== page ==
2. Rebecca Hopson Avatar
    Rebecca Hopson

    I pretty much agree on this issue. When it comes to books in school, I’m not concerned as much about what is available in the school library, but more so with what is required material in the classroom. I will definitely be monitoring my children’s reading material for age appropriateness and overall intent of the book. If a book has an obvious goal of teaching/influencing it’s audience, then I will be concerned about the “moral” of the story. I don’t have much of desire to control what is available to other people’s children, but sadly I think there are many parents that only care about meeting basic physical needs and activities that pacify their children.

    Oh, please tell me what’s wrong with “What to expect…” It’s the only pregnancy book that I’ve bought. And I do want to know what to expect and how to prepare. Do you have a recommendation on a book that might better meet that goal?

    1. Rebecca, I think you’re right that there are children whose parents don’t provide them with the values and education that they should have. I’ll certainly admit, that I’d love to be able to teach them about (impose on them?) my values. However, when I think about it that way, I remember that there are probably people out there who don’t think I’m doing a good job with Nora and, boy, would I hate for their values to be imposed on her. I can’t have it one way but not the other, thus I go for none at all. Maybe…it’s a tough subject, and one that begs a bigger philosophical question of whether or not there are universal morals, something not easily discussed in a single blog post.

      What to Expect… is okay. I had it too when I was pregnant. My biggest issue was that it doesn’t do much to promote natural birth or thinking for oneself, the overall language promotes major reliance on medical professionals, which isn’t really wrong, it’s just one-sided. Also, I remember the OB in my medical practice saying she thought it should be burned (…on the subject of banning…) because it just causes women to stress out about everything that can go wrong. It can be useful to look a few things up, but don’t read it cover to cover or treat it like the Bible of pregnancy. As far as other recommendations, if you’re interested in knowing what labor is like, I would definitely recommend watching birth videos on youtube — there are tons — they will give you a better idea of how varied the experience is than reading ever could. I also really liked Pushed by Jennifer Block.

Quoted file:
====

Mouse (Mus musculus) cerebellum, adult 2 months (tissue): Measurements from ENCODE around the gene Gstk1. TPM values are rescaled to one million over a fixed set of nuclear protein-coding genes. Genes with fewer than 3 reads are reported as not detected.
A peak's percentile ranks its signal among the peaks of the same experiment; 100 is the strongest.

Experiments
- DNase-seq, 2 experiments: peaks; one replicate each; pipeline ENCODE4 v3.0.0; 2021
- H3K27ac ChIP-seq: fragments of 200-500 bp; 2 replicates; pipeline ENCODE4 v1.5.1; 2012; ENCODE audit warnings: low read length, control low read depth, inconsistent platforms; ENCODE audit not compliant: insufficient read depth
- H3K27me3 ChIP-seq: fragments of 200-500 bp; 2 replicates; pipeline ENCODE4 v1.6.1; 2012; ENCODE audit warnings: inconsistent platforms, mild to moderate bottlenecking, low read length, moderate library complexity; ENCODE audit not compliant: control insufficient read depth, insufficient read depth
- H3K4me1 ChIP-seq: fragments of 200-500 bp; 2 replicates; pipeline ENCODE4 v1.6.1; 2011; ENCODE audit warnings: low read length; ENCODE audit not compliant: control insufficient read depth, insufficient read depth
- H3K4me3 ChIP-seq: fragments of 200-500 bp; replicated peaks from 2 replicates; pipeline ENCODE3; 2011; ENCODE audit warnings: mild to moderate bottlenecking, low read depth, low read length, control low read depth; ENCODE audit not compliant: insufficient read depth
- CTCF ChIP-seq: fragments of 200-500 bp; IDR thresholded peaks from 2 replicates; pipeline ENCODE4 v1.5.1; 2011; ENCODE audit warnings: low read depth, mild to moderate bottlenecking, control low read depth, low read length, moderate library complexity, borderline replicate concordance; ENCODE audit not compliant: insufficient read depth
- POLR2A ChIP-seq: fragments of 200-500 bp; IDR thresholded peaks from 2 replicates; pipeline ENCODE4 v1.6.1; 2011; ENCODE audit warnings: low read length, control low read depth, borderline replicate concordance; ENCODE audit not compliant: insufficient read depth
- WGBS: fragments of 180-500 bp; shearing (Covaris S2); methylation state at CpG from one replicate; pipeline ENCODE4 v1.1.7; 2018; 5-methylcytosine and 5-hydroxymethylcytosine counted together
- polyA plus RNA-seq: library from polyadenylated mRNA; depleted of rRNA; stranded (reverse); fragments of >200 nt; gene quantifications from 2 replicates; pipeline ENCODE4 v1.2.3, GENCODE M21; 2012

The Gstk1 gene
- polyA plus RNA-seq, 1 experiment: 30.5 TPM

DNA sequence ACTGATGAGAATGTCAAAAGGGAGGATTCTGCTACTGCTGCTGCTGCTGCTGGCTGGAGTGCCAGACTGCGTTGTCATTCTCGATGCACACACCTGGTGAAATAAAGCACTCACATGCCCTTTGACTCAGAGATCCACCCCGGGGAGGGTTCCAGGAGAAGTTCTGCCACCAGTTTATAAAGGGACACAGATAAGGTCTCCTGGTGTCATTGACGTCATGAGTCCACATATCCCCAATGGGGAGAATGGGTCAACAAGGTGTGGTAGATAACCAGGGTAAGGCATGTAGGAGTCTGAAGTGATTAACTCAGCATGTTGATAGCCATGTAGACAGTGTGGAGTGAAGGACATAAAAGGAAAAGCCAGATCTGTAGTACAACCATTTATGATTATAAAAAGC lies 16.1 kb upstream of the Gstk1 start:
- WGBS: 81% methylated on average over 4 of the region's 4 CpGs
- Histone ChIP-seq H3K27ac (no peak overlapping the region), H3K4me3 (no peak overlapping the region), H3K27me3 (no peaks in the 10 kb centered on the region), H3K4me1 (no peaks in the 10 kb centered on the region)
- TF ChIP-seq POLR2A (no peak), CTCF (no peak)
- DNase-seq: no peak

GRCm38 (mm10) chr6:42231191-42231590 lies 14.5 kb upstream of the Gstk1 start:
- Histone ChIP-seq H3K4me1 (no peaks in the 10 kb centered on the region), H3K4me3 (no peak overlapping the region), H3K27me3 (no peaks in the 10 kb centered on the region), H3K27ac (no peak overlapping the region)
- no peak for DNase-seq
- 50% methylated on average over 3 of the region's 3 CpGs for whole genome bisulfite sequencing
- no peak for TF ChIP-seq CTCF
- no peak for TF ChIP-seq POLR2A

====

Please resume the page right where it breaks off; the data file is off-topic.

3. how could anyone have a problem with the rainbow fish?!?!?

    1. Apparently parents don’t like it because the fish has to change himself in order to make friends, instead of being accepted for who he is.

  4. A Sparkle A Day Avatar
    A Sparkle A Day

    you make a lot of good points and I think as parents we need to be aware and involved in what are kids are doing, eating, watching etc.

    too many people are asleep at the wheel.

    with that…between my teenager’s stash of books and my toddler’s we have a pretty big library…we also have all the “hateable” books you’ve listed. (along with good night moon and the hungry caterpillar (that book needs more tape) 🙂

    I haven’t looked at any of them in a while (and will tonight) but I wonder what’s the issue with them all (i read what you said about the rainbow fish) he realized his sparkles don’t make him better than anyone else. ??? I felt it was about ego and not about fitting per se. just my take.

    and love you forever I just can’t read because I sob like a baby…sheez.

    anyway it’s always good to evaluate our parenting!
    good post!

    and I have some re-reading to do tonight! haha